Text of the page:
The letter isn't addressed to anyone. It is addressed to everyone.
Defending the notion that the civil rights associated with marriage should be preserved according to religious doctrine, 30 religious organizations representing various Roman Catholic, Latter Day Saints (LDS or Mormon), Lutheran, Wesleyan, Evangelical and Pentecostal, Baptist and Southern Baptist churches and organizations have signed the statement.
The purpose of the letter? Read into this what you will:
"Marriage and religious liberty are at a crisis point in the United States," he said. "This letter is a sign of hope. Not only are tens of millions of believing citizens represented in the letter's signatories, but the letter itself testifies to the growing and shared awareness of just how important marriage and religious freedom are to the well being of our country." --source
I read this as saying they believe their religious freedom entitles them to discriminate against the civil rights of those they disagree with. An old story, right?
Several of the letter's signee organizations claim millions to tens of millions of members in the United States [note: the direct signees on this letter are bolded, however many of the signees are member groups of another or a part of a larger church organization, for instance the US Conference of Catholic Bishops (USCCB)]. PLEASE NOTE THAT IS IS NOT A LIST OF THOSE SIGNING THE LETTER. IF YOU CLICK ON THE FIRST LINK IN THE DIARY, THOSE SIGNEES ARE THERE. THIS IS A LIST OF THE TOP MEMBERSHIP CHURCHES IN THE NATION. ONLY THE BOLDED CHURCHES ARE INVOLVED, OR CHURCHES THAT FALL UNDER A GENERAL CATEGORY SUCH AS "EVANGELICAL". THIS LIST OF THE TOP 25 CHURCHES IS TO SHOW THE RELATIVE STRENGTH OF MEMBERSHIP IN THE SIGNEE CHURCHES, NOTHING MORE.
1. The Catholic Church, 68,115,001 members, up 1.49 percent.
2. Southern Baptist Convention,16,228,438 members, down 0.24percent.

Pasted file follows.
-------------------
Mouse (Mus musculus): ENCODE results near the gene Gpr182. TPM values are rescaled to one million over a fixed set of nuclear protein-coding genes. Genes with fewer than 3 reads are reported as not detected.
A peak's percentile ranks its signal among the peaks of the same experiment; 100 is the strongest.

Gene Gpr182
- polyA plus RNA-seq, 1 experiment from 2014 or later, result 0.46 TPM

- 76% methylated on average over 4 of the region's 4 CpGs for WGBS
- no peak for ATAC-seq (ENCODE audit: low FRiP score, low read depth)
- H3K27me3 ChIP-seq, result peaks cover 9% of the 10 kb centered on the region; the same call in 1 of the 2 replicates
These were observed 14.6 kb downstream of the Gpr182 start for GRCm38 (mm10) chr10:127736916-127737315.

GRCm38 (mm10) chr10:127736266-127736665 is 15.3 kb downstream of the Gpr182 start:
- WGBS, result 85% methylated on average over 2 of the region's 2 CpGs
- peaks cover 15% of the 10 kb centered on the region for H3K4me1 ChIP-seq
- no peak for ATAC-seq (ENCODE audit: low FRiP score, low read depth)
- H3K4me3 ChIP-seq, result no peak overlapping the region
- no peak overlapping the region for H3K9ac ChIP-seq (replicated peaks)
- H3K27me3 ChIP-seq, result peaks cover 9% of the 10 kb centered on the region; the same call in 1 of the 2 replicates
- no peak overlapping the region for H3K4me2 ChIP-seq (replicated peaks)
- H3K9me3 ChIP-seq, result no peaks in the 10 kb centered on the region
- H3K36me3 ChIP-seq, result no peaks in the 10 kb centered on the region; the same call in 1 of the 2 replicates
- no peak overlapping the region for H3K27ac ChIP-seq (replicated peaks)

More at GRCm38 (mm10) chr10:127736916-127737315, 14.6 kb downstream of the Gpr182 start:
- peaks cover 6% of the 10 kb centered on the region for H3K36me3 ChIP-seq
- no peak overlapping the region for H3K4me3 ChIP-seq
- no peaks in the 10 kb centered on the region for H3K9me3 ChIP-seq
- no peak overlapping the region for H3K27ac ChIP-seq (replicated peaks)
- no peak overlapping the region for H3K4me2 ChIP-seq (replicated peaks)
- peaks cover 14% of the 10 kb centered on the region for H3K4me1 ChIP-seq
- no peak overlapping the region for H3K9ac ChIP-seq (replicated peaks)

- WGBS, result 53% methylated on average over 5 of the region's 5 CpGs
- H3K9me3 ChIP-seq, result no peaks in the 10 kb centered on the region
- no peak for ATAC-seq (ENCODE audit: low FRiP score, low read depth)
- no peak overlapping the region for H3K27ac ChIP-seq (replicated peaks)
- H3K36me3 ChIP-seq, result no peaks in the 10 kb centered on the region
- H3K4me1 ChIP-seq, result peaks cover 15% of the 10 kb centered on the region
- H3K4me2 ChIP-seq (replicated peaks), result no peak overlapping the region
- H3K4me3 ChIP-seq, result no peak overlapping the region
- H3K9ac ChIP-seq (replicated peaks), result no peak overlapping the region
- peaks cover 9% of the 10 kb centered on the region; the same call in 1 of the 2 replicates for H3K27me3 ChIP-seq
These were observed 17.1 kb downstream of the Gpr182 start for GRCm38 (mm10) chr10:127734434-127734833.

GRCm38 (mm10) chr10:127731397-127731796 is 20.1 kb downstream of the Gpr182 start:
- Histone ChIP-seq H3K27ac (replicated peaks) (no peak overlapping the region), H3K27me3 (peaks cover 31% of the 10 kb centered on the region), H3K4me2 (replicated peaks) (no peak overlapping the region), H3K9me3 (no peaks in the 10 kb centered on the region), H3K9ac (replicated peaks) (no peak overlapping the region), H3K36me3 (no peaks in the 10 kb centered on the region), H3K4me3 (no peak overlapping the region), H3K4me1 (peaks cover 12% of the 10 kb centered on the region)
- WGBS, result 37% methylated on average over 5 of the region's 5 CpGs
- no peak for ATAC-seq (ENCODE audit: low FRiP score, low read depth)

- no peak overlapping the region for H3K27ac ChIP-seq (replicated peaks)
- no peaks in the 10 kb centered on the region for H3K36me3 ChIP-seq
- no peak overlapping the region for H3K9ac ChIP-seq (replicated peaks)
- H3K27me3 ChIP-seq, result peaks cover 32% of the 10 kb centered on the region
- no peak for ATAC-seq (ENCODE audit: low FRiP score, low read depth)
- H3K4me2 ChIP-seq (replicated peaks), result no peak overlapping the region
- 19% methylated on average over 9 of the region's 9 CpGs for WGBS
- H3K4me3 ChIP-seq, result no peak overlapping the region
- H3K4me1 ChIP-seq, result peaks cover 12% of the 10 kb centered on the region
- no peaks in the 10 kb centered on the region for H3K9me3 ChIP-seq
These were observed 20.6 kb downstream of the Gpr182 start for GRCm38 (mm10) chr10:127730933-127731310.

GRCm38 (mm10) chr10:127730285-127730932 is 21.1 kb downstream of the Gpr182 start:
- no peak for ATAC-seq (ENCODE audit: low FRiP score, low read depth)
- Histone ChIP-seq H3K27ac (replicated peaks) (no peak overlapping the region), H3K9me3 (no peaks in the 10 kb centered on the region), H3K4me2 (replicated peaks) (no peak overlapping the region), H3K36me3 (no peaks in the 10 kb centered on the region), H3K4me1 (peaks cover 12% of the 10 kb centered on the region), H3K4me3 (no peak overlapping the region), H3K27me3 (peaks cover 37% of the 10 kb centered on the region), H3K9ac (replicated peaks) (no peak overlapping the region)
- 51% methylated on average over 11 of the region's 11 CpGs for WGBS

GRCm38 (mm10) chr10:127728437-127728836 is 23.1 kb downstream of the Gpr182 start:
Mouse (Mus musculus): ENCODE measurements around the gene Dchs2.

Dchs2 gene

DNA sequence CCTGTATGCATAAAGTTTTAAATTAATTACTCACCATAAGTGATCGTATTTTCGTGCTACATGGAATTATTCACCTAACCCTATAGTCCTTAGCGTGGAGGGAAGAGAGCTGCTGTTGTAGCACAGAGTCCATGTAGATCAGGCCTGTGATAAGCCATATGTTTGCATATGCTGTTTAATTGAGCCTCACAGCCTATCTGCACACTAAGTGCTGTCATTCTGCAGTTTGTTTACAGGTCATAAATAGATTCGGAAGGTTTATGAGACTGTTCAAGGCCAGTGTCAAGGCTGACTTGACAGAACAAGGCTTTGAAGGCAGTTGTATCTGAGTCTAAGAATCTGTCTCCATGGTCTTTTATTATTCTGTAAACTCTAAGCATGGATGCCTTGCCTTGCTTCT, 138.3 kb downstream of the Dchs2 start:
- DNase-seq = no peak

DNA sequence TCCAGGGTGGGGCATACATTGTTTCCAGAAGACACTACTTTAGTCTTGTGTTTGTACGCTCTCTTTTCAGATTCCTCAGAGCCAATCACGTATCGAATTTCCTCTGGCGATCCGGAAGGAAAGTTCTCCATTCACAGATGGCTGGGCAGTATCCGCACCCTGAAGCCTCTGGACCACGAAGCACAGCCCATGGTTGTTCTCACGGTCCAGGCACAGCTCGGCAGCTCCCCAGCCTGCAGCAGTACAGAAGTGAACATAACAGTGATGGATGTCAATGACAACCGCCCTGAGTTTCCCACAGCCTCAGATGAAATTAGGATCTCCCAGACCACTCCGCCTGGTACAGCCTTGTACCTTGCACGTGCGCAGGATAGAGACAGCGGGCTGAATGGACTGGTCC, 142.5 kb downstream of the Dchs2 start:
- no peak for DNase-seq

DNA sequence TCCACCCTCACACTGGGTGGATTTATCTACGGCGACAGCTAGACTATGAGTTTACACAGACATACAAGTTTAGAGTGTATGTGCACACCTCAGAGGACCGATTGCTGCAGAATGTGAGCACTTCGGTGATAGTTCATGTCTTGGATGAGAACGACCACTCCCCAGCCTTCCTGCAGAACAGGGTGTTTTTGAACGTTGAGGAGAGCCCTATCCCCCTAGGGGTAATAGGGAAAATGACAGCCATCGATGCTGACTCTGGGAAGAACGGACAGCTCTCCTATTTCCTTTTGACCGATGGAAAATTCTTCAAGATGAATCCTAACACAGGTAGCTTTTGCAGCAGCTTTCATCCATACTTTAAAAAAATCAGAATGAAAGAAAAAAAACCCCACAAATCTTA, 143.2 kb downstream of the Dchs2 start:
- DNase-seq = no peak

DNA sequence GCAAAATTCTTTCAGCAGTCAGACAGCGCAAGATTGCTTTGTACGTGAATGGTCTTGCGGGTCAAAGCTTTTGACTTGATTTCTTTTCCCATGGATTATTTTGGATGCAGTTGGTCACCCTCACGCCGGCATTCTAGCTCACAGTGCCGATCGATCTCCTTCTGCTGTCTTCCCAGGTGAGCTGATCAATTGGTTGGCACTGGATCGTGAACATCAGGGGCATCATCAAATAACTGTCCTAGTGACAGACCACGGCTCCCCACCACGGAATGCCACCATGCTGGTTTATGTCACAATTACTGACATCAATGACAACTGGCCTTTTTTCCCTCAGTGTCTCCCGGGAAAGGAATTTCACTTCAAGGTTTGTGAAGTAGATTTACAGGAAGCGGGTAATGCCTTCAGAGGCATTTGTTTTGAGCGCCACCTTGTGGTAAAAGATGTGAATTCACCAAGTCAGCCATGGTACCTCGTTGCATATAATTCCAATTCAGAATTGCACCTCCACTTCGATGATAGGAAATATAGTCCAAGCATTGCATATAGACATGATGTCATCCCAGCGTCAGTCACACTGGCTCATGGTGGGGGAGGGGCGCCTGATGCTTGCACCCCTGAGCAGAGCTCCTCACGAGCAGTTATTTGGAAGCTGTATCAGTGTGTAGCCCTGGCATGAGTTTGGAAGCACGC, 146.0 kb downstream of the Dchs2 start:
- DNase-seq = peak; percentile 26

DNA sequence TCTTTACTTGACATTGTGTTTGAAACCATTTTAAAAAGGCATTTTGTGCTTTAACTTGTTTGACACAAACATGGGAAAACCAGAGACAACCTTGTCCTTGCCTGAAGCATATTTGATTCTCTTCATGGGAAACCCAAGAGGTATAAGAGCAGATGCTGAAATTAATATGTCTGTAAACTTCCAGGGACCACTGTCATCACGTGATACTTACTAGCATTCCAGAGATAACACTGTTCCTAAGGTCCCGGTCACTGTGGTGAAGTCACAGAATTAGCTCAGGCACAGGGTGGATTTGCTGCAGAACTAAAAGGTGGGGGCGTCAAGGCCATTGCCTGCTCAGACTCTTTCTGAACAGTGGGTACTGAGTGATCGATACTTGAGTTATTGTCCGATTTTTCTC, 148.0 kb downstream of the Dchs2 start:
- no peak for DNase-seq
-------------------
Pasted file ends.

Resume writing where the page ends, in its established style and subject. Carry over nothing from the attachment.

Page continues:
3. The United Methodist Church, 7,853,987 members, down 0.98 percent.
4. The Church of Jesus Christ of Latter-day Saints, 5,974,041 members, up 1.71 percent.
5. The Church of God in Christ, 5,499,875 members, no membership updates reported.
6. National Baptist Convention, U.S.A., Inc, 5,000,000 members, no membership updates reported.
7. Evangelical Lutheran Church in America, 4,633,887 members, down1.62 percent.
8. National Baptist Convention of America, Inc., 3,500,000 members, no membership updates reported.
9. Assemblies of God (ranked 10 last year), 2,899,702 members, up 1.27 percent.
10. Presbyterian Church (U.S.A.) 1(ranked 9 last year), 2,844,952 members, down 3.28 percent.
11. National Missionary Baptist Convention of America, 2,500,000 members, no membership updates reported.
11. Progressive National Baptist Convention, Inc. 2,500,000 members, no membership updates reported.
14. The Lutheran Church-- Missouri Synod (LCMS), 2,337,349 members, down 1.92 percent.
15. The Episcopal Church, 2,057,292 members, down 2.81 percent.
16. Churches of Christ, 1,639,495 members, no membership updates reported.
17. Greek Orthodox Archdiocese of America, 1,500,000 members, no membership updates reported.
17. Pentecostal Assemblies of the World, Inc., 1,500,000 members, no membership updates reported.
19. The African Methodist Episcopal Zion Church, 1,400,000 members, members, no membership updates reported.
20. American Baptist Churches in the U.S.A., 1,331,127 members, down 2.00 percent.
21. Baptist Bible Fellowship International (ranked 22 last year), 1,200,000 members, no membership updates reported.